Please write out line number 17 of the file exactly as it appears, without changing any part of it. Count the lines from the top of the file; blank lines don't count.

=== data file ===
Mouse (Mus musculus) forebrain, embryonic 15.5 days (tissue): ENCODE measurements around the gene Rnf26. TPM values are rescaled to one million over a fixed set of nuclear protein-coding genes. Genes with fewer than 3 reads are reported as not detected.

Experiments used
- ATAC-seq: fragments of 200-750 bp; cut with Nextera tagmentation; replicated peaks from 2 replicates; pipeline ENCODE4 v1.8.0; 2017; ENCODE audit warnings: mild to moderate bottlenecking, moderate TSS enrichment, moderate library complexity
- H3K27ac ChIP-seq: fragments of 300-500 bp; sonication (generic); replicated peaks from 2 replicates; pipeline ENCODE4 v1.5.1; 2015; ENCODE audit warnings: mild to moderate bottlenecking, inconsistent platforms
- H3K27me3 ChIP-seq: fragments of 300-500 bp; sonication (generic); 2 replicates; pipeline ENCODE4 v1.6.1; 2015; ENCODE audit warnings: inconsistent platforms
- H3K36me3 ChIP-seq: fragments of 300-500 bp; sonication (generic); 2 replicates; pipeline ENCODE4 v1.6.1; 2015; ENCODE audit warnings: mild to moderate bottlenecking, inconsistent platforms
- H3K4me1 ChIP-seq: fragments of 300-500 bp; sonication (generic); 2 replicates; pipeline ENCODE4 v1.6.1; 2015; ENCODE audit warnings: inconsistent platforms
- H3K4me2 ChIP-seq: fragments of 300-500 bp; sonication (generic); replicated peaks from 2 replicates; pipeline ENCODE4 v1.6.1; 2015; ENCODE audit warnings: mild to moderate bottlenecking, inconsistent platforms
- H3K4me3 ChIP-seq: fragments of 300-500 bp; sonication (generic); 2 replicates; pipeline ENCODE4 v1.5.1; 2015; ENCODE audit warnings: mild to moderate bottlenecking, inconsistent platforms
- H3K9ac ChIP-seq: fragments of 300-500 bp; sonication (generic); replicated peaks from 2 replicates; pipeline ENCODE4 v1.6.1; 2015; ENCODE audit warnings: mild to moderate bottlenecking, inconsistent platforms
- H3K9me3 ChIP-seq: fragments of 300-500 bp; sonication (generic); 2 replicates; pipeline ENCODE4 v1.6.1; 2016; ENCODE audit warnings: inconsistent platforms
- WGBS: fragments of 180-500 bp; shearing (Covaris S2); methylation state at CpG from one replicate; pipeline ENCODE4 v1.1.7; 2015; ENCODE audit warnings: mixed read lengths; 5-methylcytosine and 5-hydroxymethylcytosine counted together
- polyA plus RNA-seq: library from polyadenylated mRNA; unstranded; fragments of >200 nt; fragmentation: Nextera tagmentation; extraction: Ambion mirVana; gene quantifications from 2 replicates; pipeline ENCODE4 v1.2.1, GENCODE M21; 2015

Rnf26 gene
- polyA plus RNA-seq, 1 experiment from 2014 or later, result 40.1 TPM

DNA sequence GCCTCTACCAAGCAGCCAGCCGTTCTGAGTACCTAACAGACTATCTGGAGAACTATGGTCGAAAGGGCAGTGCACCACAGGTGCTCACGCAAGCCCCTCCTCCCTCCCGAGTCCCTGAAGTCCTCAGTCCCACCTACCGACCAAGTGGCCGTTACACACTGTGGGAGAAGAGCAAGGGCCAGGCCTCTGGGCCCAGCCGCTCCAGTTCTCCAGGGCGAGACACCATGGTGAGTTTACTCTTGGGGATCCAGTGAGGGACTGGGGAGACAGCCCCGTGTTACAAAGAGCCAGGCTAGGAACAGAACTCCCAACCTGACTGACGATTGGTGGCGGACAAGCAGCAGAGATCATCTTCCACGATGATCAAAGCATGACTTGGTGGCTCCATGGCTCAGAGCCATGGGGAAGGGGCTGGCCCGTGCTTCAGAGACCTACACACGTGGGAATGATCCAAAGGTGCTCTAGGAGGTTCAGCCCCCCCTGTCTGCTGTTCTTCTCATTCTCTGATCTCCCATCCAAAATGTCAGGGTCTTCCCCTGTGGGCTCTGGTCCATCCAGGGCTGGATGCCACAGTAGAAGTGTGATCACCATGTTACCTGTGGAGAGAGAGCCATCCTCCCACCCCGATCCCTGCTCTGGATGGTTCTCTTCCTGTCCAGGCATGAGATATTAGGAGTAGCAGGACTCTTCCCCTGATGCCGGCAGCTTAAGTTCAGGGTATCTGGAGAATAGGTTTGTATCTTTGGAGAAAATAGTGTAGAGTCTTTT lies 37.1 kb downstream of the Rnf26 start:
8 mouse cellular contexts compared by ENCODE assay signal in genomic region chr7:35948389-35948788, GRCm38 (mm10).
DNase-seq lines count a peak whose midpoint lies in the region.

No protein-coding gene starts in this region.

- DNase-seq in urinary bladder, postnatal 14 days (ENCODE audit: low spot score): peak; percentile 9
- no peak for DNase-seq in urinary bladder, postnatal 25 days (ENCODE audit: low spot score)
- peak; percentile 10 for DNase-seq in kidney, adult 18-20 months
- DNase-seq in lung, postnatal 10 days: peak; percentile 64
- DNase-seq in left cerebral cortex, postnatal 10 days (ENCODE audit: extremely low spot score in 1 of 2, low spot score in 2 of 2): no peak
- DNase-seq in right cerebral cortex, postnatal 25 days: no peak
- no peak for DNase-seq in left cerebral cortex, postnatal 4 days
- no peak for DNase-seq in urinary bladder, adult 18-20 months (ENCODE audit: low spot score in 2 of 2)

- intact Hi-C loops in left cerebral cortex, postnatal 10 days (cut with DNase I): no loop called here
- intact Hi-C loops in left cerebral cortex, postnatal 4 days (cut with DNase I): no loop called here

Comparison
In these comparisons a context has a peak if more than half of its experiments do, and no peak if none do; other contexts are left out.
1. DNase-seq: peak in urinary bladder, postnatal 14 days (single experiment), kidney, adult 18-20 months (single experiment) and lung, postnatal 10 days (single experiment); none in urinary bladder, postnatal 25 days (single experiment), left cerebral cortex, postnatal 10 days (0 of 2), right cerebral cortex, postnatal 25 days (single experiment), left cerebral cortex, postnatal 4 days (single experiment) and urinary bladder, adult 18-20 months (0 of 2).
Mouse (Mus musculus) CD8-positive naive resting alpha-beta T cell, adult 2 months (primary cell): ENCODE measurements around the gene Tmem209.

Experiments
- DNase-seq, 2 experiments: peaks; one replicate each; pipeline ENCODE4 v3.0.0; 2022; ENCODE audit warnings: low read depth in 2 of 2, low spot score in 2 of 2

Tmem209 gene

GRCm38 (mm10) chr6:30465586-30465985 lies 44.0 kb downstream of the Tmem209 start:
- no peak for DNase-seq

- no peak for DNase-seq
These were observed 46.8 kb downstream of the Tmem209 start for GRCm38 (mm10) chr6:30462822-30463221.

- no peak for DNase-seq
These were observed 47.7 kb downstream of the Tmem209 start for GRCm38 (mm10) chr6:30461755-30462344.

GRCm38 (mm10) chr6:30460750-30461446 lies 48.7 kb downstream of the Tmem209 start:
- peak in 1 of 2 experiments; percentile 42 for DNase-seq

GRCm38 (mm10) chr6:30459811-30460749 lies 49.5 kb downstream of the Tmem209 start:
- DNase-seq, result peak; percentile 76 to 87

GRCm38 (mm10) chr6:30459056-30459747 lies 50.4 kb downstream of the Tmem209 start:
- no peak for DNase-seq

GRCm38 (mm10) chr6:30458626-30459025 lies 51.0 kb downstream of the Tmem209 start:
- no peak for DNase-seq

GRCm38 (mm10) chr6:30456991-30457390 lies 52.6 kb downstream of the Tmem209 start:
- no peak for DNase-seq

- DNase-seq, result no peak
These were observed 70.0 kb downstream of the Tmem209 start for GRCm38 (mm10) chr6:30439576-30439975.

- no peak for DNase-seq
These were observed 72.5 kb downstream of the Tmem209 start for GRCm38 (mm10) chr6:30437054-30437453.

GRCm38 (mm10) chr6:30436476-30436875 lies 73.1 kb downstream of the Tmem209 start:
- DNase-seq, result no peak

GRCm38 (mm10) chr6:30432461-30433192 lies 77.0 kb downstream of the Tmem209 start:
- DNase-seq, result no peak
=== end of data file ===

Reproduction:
8 mouse cellular contexts compared by ENCODE assay signal in genomic region chr7:35948389-35948788, GRCm38 (mm10).